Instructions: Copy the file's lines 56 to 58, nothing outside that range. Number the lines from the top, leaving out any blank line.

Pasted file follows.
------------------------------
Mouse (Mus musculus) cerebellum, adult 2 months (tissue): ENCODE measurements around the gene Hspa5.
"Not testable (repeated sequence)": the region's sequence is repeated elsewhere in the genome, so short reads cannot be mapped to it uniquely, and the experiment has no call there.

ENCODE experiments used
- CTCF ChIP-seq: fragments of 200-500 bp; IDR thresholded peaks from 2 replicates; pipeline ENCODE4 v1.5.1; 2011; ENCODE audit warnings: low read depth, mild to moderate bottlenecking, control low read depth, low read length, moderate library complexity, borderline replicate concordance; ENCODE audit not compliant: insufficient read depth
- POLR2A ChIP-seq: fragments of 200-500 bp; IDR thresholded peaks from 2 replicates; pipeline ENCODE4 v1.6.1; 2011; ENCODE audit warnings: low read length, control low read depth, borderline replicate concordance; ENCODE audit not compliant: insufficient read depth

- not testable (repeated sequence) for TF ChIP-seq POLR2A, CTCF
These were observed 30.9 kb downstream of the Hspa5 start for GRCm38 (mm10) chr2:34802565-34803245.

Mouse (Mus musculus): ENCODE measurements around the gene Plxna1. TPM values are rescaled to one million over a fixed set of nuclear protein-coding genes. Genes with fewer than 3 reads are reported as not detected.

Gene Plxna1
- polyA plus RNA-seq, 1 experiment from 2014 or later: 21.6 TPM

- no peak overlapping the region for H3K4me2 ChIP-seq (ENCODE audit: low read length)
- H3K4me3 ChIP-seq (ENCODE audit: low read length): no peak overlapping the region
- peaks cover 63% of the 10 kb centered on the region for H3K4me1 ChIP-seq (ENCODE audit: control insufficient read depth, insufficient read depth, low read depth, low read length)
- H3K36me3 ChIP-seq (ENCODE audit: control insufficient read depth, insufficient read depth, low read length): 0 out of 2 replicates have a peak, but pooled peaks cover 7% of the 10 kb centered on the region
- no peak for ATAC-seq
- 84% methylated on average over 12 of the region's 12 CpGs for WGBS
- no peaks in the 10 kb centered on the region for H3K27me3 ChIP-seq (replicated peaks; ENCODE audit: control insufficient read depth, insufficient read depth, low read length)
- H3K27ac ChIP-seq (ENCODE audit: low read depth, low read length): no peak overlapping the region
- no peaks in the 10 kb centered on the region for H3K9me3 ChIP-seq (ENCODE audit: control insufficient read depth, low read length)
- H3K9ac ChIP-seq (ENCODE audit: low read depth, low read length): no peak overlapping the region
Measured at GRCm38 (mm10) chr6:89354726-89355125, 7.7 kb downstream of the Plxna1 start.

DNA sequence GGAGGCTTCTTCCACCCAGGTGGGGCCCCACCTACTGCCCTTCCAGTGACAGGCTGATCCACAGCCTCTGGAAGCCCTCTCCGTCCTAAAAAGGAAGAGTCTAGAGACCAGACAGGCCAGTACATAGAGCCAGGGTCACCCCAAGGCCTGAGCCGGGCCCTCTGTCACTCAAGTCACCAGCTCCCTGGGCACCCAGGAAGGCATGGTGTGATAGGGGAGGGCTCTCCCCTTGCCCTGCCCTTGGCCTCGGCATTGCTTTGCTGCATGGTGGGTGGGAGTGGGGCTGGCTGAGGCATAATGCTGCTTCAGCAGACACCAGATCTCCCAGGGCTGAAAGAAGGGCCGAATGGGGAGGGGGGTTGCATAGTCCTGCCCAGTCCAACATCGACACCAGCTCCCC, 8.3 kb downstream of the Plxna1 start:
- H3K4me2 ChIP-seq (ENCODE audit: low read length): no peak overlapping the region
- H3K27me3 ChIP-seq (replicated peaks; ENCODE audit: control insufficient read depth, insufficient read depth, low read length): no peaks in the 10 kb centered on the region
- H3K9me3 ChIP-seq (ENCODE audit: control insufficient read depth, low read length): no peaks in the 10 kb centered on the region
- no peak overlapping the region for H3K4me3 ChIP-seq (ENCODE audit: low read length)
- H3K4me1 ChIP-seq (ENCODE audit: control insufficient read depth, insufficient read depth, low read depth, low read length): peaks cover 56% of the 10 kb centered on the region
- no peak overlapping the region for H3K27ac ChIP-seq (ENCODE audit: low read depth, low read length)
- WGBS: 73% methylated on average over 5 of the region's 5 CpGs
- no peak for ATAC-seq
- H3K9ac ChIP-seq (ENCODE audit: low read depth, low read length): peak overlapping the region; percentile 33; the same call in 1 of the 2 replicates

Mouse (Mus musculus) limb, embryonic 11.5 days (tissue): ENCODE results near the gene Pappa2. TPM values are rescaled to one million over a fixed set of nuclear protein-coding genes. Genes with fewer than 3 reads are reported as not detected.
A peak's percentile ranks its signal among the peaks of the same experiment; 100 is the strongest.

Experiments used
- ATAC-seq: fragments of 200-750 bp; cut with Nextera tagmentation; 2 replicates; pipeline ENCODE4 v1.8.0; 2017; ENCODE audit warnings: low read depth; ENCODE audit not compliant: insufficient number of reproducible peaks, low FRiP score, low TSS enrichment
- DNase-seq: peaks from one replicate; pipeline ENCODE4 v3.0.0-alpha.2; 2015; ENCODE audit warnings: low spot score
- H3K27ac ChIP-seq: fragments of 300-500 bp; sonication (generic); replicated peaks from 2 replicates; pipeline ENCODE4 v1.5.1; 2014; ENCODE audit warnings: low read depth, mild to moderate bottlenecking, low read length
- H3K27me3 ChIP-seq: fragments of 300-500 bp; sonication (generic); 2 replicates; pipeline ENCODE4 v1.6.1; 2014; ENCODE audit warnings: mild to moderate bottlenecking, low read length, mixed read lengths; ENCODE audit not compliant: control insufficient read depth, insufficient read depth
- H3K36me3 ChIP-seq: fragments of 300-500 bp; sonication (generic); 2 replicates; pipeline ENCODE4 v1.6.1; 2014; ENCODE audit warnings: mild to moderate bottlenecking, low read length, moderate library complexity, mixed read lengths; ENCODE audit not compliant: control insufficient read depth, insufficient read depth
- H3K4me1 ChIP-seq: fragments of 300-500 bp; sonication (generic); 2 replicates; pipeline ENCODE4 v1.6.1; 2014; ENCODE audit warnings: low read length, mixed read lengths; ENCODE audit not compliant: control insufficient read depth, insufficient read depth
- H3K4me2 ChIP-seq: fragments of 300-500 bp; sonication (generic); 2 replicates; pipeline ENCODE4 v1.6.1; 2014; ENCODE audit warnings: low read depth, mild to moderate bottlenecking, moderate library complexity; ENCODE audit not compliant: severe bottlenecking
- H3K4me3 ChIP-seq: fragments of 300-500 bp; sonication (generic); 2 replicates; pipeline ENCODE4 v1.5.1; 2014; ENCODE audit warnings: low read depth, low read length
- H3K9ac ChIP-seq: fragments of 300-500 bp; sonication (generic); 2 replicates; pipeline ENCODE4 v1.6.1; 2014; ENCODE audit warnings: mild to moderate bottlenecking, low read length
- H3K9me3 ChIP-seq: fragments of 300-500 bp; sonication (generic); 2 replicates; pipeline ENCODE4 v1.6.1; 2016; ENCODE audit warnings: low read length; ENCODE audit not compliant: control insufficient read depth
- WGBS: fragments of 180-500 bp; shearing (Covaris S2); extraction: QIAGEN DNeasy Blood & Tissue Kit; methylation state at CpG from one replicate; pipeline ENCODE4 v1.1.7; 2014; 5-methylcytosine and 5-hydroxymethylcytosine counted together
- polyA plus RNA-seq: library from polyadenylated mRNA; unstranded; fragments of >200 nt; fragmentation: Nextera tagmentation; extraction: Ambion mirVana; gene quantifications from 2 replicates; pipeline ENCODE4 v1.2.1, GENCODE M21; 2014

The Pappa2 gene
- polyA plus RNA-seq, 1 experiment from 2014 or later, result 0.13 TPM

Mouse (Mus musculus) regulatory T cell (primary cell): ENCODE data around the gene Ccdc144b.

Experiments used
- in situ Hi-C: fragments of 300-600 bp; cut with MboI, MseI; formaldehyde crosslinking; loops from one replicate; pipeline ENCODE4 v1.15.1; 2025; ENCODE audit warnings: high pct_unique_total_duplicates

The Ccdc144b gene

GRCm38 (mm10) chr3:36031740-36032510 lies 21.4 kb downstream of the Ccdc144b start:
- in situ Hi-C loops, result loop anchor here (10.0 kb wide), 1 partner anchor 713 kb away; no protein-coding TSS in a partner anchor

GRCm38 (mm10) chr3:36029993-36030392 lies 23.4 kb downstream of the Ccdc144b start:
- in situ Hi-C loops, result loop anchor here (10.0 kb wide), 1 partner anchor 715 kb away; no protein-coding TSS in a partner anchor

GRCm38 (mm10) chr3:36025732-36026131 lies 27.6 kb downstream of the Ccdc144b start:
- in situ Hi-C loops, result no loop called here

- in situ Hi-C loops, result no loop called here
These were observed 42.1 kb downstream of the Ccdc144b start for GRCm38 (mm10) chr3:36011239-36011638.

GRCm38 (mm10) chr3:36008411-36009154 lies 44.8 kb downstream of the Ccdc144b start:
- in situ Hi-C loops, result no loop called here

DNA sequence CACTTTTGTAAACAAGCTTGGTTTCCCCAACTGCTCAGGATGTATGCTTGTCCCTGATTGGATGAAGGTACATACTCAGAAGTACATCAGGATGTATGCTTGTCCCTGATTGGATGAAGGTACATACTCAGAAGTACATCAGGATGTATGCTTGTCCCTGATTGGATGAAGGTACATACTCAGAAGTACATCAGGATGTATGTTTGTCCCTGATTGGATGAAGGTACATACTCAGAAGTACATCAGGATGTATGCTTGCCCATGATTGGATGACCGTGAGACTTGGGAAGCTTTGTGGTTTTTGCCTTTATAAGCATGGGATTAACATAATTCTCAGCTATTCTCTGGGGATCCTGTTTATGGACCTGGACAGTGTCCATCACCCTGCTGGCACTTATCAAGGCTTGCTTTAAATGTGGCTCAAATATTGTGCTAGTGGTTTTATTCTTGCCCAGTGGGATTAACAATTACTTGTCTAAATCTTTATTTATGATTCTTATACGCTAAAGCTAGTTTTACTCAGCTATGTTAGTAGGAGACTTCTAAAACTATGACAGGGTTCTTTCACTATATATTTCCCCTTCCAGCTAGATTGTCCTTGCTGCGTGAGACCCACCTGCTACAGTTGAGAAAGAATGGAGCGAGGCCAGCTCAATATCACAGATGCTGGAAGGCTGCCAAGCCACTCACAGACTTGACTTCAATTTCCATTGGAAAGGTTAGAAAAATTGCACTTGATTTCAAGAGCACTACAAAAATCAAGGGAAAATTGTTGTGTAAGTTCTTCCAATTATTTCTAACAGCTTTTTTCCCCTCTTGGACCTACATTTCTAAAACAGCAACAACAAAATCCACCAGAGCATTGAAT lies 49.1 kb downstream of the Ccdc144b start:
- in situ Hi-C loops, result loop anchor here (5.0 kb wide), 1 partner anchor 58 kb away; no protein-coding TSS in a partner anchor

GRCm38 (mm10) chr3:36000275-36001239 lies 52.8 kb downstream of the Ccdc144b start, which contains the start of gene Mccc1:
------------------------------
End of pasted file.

- in situ Hi-C loops, result loop anchor here (10.0 kb wide), 1 partner anchor 715 kb away; no protein-coding TSS in a partner anchor

GRCm38 (mm10) chr3:36025732-36026131 lies 27.6 kb downstream of the Ccdc144b start:
- in situ Hi-C loops, result no loop called here